Navy, Air Force, Army, Coast Guard join forces for Ike rescues

by Capt. Nicholas J. Sabula
Air Force News Agency

LAKE CHARLES, La. (AFPN) — Navy helicopter rescue crews positioned here participated in a joint search and rescue effort Sept. 13 flying missions in response to Hurricane Ike’s Sept. 12 landfall on the Gulf Coast.

The Navy teams flew multiple sweeps over hard-hit areas of Louisiana and Texas looking for signs of people in need.

They joined rescue teams from the Air Force, Army and Coast Guard covering the devastated region with support from the air.

“We were teamed up with the Air Force and the Army, as well as Coast Guard assets all out of Ellington Field and Randolph Air Force Base (Texas), and the only other unit I know away from there was Patrick AFB (in Florida) providing HH-60 Pavehawks,” said Navy Lt. Jimmy Dalo, a SH-60F Seahawk helicopter pilot with Helicopter Antisubmarine Squadron 15.

Lieutenant Dalo is part of a team out of Naval Air Station Jacksonville, Fla., that includes people from HS15, HS11 and HS 7. His unit provides support for domestic humanitarian relief along the gulf coast and was provided relief after hurricanes Katrina and Gustav.

The teams departed out of Lake Charles Regional Airport — about a 30 minute flight to the northeast part of Houston — and flew along the gulf coastline to Galveston, Texas.

“When we flew down, we did a sweep on the Galveston area, got gas and did a snake search on the way back,” said Navy Petty Officer 2nd Class Victor Falck, an aviation warfare systems operator.

“We were in a four-helo form flight and we’d kind of spread out and fly over communities. Out here I would have been strictly the rescue swimmer, going down the hoist assisting anyone who needs assistance,” he said. “We brought rescue baskets, seats, direct deployment quick drops. That’s used for fast moving water where it’s kind of a get-in, get-out, grab a survivor quickly kind of situation.”

As the teams flew toward Galveston, they got a firsthand look at the devastation caused by the Category 2 hurricane packing 110 mph winds and massive amounts of water.

Petty Officer Falck said on the whole, the most affected areas observed were on the way to Galveston, rather than actually in Galveston.

“On the way over there is where I saw the worst,” Petty Officer Falck said. “The water had risen so much that it swept through, destroying barns and silos. I saw a lot of houses completely underwater. You could see some oil in the water as well. There was a lot of destruction, a lot of flooding, and a lot of cattle left high and dry.”

“You could see mostly the devastation caused by more-so the storm surge than the winds, so you had a lot of flooded out pasture lands and low-lying areas closer to the coastline,” said Lieutenant Dalo, who grew up in southern Florida and has dealt with hurricanes most of his life. “As we moved closer to Galveston, you could definitely see how the water level had wiped away most of the beach property. A little bit closer to Houston you could see how the city was mostly unaffected as infrastructure goes, but definitely the low-lying areas were affected by the storm surge.”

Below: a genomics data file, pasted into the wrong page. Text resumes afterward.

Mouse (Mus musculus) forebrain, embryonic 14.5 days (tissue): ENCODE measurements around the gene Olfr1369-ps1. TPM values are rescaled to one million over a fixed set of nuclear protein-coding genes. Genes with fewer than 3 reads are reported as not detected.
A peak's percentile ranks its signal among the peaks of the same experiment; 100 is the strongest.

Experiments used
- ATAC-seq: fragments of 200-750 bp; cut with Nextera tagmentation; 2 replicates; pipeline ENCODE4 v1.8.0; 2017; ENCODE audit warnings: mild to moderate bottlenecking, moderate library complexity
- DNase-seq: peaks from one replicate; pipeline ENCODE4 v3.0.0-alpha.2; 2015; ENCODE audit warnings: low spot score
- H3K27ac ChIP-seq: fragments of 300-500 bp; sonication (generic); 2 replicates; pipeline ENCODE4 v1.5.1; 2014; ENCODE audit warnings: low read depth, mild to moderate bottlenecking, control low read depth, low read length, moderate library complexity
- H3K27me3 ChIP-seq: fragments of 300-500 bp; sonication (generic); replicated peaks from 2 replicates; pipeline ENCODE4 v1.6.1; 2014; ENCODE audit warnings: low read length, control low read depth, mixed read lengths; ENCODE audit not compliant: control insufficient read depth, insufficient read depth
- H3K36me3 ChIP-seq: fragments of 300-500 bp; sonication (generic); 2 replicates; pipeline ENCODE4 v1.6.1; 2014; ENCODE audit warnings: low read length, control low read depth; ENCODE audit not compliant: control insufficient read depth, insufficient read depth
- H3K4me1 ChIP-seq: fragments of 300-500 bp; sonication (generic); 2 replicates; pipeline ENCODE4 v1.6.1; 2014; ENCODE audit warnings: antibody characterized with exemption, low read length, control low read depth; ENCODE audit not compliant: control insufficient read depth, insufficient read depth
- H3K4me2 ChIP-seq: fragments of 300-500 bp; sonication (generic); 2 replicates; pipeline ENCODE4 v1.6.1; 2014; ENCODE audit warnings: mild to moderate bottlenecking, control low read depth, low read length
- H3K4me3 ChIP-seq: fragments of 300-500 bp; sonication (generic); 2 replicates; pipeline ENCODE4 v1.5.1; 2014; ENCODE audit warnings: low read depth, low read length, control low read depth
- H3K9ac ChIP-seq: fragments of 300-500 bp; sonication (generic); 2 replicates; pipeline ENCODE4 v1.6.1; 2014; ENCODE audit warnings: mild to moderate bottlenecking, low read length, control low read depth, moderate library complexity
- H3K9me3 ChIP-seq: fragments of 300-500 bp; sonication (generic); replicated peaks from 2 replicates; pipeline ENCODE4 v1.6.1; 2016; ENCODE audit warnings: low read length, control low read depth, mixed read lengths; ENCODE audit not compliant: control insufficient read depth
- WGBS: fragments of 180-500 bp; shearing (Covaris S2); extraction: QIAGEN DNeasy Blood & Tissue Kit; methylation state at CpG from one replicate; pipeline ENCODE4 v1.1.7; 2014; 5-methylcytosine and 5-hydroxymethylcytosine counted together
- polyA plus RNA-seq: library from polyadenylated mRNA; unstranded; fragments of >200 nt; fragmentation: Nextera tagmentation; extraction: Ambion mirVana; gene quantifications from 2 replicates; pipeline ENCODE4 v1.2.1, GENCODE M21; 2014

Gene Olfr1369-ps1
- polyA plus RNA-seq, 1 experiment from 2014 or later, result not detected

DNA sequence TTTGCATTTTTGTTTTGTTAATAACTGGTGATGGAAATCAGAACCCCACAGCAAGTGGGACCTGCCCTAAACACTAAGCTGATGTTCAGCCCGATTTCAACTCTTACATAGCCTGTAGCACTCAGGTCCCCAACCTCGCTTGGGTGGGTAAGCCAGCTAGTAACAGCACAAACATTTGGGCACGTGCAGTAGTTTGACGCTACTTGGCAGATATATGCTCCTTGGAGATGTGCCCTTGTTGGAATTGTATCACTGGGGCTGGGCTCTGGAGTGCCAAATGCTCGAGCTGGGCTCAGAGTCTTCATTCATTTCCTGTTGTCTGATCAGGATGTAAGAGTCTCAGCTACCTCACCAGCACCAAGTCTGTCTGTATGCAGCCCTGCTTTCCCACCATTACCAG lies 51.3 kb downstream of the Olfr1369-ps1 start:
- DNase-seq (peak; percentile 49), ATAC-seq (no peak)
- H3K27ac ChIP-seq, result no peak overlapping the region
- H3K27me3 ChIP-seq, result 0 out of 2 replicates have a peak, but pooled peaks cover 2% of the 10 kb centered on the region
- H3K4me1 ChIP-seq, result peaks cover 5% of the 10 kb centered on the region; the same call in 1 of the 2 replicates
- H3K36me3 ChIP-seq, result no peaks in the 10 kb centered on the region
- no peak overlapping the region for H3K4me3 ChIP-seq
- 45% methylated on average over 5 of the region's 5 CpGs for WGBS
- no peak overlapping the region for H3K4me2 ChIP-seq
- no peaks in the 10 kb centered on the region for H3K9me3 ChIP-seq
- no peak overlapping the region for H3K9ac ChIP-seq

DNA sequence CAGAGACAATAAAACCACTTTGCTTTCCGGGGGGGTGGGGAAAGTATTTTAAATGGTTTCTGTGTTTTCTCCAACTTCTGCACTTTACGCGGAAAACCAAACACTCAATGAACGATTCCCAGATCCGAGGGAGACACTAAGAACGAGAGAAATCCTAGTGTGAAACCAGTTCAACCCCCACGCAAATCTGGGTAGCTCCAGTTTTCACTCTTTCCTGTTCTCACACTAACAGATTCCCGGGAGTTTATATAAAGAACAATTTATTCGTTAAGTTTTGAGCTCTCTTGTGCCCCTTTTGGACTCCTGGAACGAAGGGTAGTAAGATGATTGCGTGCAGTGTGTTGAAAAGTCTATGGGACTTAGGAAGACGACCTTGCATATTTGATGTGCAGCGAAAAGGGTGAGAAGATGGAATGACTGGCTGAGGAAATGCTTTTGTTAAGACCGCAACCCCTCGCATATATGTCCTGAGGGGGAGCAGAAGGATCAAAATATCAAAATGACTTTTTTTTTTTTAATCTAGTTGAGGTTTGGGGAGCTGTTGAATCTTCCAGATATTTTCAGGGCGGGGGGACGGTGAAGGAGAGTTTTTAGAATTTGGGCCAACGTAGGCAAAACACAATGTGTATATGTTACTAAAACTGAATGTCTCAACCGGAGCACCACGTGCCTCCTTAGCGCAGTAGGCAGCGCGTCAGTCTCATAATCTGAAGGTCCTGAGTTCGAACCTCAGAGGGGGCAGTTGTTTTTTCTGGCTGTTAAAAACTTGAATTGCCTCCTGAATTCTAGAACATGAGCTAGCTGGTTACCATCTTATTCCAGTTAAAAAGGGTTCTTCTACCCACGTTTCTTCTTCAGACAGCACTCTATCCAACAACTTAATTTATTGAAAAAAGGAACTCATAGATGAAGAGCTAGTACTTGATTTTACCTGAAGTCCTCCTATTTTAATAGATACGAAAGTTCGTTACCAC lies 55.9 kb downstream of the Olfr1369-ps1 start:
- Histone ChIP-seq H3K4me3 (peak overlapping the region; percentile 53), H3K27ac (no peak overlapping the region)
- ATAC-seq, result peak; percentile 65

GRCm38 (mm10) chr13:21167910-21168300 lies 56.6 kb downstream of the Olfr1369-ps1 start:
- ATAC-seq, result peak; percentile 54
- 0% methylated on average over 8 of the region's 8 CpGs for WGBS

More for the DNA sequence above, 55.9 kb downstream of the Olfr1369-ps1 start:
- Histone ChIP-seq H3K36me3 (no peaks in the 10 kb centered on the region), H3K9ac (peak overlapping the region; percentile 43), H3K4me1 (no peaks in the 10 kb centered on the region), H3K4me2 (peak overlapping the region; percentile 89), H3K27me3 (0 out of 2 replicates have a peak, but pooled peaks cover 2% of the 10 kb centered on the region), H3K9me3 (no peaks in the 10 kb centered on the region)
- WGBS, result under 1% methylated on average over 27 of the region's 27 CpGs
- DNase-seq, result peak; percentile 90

The team patrolled along the coastal region looking for any survivors or just people who might be in trouble, flying in at lower altitudes to determine if anyone in some of the smaller towns was affected.

“It looked like the prior call to evacuate the towns had pretty much been heeded by most people,” Lieutenant Dalo said. “We did have people waving at the helicopters but we didn’t have anyone who appeared to be in distress.”

“We saw one guy who we thought was trying to signal us, but he was just kind of waving at us; a support thing I guess,” Petty Officer Falck said.

Overhead, an Air Force E-3 Sentry airborne warning and control system aircraft from the 552nd Air Control Wing at Tinker Air Force Base, Okla., relayed tasking information to the joint teams based on calls from their command and control cell. The AWACS is assigned to the 331st Air Expeditionary Group at Randolph AFB supporting aerial search and rescue efforts by 1st Air Force people and aircraft.

Officials from the Joint Personnel Recovery Center at Tyndall AFB, Fla., field emergency calls from first responders in an area. The information is then relayed to the E-3 overhead and air battle managers serving on board the aircraft communicate the information to the rescue helicopter aircrews.

Lieutenant Dalo said flying these types of missions can be very similar to other operational requirements.

“For a rescue asset like us who are trained to do it both in a combat situation and also a domestic situation, it kind of almost falls in the same area: One: who am I talking to, and two: where am I going,” Lieutenant Dalo said. “And everything expands off of that. You can basically transform that tactic to anywhere in the world, no matter what the situation and kind of just build and plug-and-play as you go. In reality, it’s no different from me executing a hostile rescue than just hurricane relief, as long as I know where I’m going, who I’m talking to and that we have the skill sets to execute the rescue.”

Perhaps the best news of the day for the team conducting intense search and rescue missions was reflecting on not what the team had done, but what they had not done.

“Overall, we didn’t see anyone who needed rescuing,” Petty Officer Falck said.

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